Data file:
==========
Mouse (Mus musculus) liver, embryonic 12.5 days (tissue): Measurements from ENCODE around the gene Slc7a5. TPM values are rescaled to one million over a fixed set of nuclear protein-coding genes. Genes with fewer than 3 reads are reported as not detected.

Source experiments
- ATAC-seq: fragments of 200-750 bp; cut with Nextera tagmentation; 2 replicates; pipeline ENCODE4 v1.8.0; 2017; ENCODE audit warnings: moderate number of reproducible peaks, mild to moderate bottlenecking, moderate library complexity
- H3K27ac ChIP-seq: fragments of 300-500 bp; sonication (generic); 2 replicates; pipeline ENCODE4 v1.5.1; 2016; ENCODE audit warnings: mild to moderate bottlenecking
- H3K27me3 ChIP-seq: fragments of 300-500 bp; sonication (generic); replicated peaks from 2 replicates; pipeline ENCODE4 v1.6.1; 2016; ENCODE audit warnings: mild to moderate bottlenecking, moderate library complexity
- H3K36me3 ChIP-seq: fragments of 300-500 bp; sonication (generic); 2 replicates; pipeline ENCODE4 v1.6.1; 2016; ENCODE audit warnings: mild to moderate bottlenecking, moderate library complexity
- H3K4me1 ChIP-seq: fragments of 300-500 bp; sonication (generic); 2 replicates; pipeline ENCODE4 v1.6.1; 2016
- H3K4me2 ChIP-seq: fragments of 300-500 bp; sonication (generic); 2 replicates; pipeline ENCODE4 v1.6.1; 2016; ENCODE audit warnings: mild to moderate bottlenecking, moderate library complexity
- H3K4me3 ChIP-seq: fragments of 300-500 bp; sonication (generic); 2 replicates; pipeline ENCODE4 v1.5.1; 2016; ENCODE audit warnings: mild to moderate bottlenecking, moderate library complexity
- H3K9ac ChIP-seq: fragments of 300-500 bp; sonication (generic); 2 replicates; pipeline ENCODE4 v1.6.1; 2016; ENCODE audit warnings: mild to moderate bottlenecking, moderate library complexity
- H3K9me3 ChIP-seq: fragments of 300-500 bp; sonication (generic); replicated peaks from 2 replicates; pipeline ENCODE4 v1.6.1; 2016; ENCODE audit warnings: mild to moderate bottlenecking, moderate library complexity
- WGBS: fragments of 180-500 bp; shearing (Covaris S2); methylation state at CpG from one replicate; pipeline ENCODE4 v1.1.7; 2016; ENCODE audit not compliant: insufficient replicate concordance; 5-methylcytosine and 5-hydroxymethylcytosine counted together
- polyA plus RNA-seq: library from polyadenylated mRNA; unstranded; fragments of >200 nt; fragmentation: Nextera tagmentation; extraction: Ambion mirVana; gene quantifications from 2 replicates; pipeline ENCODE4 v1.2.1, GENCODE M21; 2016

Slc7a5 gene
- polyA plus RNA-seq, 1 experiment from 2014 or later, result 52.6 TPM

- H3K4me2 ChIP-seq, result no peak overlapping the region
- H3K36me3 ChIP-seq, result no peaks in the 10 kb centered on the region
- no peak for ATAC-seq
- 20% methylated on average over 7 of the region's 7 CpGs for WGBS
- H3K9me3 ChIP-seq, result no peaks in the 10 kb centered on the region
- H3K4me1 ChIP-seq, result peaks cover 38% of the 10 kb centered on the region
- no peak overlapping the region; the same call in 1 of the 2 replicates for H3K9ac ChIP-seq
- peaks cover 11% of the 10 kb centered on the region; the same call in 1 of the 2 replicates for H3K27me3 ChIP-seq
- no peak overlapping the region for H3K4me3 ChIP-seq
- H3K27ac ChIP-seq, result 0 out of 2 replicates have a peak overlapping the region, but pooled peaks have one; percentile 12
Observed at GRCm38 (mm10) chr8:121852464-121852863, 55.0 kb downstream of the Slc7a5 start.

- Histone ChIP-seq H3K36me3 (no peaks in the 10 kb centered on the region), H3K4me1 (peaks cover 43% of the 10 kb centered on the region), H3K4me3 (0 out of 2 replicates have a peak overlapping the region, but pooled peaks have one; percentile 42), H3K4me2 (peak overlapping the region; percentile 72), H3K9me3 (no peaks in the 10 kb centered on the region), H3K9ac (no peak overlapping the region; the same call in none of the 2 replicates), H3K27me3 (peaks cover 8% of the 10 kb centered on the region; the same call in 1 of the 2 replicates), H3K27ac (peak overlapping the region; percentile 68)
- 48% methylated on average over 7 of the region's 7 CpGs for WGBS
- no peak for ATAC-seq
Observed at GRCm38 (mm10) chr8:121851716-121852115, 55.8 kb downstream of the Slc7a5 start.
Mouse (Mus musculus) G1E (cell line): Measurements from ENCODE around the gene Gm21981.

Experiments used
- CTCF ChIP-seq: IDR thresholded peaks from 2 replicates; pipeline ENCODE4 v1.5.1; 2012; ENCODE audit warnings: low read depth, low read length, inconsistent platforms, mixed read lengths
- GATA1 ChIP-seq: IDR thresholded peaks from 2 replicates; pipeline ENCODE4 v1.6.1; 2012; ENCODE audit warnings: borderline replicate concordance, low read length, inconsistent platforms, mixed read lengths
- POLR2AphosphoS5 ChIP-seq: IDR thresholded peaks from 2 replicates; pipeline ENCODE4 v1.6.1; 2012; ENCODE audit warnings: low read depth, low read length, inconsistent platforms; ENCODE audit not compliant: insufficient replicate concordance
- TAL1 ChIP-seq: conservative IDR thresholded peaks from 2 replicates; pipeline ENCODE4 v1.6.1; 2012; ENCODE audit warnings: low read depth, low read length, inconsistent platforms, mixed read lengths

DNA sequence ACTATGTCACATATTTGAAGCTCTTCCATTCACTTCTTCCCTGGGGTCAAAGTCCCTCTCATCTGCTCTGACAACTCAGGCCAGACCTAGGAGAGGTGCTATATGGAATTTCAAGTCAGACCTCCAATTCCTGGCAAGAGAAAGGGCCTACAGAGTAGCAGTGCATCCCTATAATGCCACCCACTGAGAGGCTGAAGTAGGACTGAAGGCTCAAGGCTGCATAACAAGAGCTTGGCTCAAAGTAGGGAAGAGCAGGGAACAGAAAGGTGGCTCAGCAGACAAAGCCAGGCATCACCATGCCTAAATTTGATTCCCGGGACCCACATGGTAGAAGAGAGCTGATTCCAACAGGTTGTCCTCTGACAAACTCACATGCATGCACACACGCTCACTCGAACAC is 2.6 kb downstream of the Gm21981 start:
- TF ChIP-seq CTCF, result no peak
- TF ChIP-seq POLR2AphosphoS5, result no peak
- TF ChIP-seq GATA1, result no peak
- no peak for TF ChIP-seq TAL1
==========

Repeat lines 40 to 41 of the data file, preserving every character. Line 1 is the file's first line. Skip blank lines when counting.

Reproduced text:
- TF ChIP-seq GATA1, result no peak
- no peak for TF ChIP-seq TAL1